For example - The RSPCA in Australia, gets no government support at all. It's outrageous. I give monthly and hate even seeing the cost of a postage stamp being sent to me so I don't want printed materials  - I want every cent going to the cause.

If Aussie Golfer gave $1m annually to the RSPCA , it would be more useful than him setting up the Aussie Golfer Animals' Trust.

post #24 of 25

Just as a humorous side note - every time Adam Scott is on TV, I think the University of Queensland gets a ton of free advertising!!!

post #25 of 25
Quote:
Originally Posted by Shorty View Post
 

 

I was being facetious to a point. 

 

But the issue with the majority of these sports celebrity charities (and I'm not talking about AS) is that they almost always have zero public profile beyond the sport itself ( not always a bad thing, and I'm not arguing with a photo of a bunch of kids wearing some foundation's caps with a logo and holding up a cheque) and leech money from the more established charities so that research and assistance is watered down into a whole lot of small entities who don't communicate and can do less than if they were all working under one umbrella.

 

As an analogy, is it better to have one US Junior Golf Foundation with multiple branches or 20 different organisations all reinventing the wheel and duplicating but not communicating or sharing a vision, let alone resources or advertising/promotional costs?

 

And the "administrative" costs of some of even the most well known charities are absolutely shocking. I'm not suggesting that people who work for charities should work for free, but I have real problems with organisations that get 20 million, use 18 million for "operating and fundraising expenses" and pay a CEO $500,000.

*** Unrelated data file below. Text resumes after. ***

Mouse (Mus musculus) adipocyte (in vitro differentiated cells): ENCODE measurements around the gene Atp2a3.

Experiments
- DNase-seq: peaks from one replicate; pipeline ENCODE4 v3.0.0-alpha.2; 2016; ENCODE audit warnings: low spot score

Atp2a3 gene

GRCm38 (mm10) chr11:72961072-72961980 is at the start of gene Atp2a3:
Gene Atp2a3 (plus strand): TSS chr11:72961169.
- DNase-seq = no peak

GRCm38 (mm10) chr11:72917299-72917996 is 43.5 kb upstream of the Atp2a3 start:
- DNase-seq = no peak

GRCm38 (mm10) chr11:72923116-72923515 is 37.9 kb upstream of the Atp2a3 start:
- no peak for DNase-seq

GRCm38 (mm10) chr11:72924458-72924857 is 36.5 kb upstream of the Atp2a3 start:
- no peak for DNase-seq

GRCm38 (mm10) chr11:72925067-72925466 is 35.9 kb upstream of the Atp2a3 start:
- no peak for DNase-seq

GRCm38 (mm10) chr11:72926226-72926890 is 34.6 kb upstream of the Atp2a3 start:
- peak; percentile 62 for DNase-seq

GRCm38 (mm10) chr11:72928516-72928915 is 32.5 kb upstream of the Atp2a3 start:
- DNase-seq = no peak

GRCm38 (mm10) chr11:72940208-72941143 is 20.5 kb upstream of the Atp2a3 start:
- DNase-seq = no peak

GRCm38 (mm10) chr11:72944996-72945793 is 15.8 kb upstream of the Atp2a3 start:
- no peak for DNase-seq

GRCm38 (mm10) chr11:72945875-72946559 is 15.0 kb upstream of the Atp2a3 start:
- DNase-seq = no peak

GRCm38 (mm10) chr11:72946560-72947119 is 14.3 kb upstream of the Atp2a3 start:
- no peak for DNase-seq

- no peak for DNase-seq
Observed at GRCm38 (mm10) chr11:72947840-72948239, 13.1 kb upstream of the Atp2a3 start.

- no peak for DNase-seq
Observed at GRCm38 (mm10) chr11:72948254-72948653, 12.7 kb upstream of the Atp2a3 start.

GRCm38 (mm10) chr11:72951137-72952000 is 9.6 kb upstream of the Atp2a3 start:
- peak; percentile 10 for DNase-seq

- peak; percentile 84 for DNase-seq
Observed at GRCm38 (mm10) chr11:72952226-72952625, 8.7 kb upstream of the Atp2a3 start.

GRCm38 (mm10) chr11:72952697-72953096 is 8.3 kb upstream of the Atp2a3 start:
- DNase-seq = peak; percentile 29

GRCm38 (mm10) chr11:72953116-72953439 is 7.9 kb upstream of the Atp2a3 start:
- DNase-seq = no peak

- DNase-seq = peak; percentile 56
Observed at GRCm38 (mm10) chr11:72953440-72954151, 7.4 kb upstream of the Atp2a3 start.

There are plenty of charitable foundations which are established and are reputable - although charity navigator.org will open the eyes of some.

Golfer Joe Blo will do more good by donating money to an existing, government supported organisation  ( or better still, unsupported ones) rather than setting up infrastructure and paying graphic designers and clothing manufacturers.

 

For example - The RSPCA in Australia, gets no government support at all. It's outrageous. I give monthly and hate even seeing the cost of a postage stamp being sent to me so I don't want printed materials  - I want every cent going to the cause.

If Aussie Golfer gave $1m annually to the RSPCA , it would be more useful than him setting up the Aussie Golfer Animals' Trust.

It can be that way here too.  There are a ton of fake veteran charities and police support charities, so you have to be careful.

 

But, many charities set up by sports figures and celebs help out people who may otherwise not ever get support or the recognition.  They tend to be personal or connected to a disease/issue that is close to them.  It may divert money away from other charities, but they would not receive support otherwise.

New Posts  All Forums:Forum Nav:
  Return Home
  Back to Forum: Tour Talk
TheSandTrap.com › Golf Forum › The Clubhouse › Tour Talk › Adam Scott Sponsor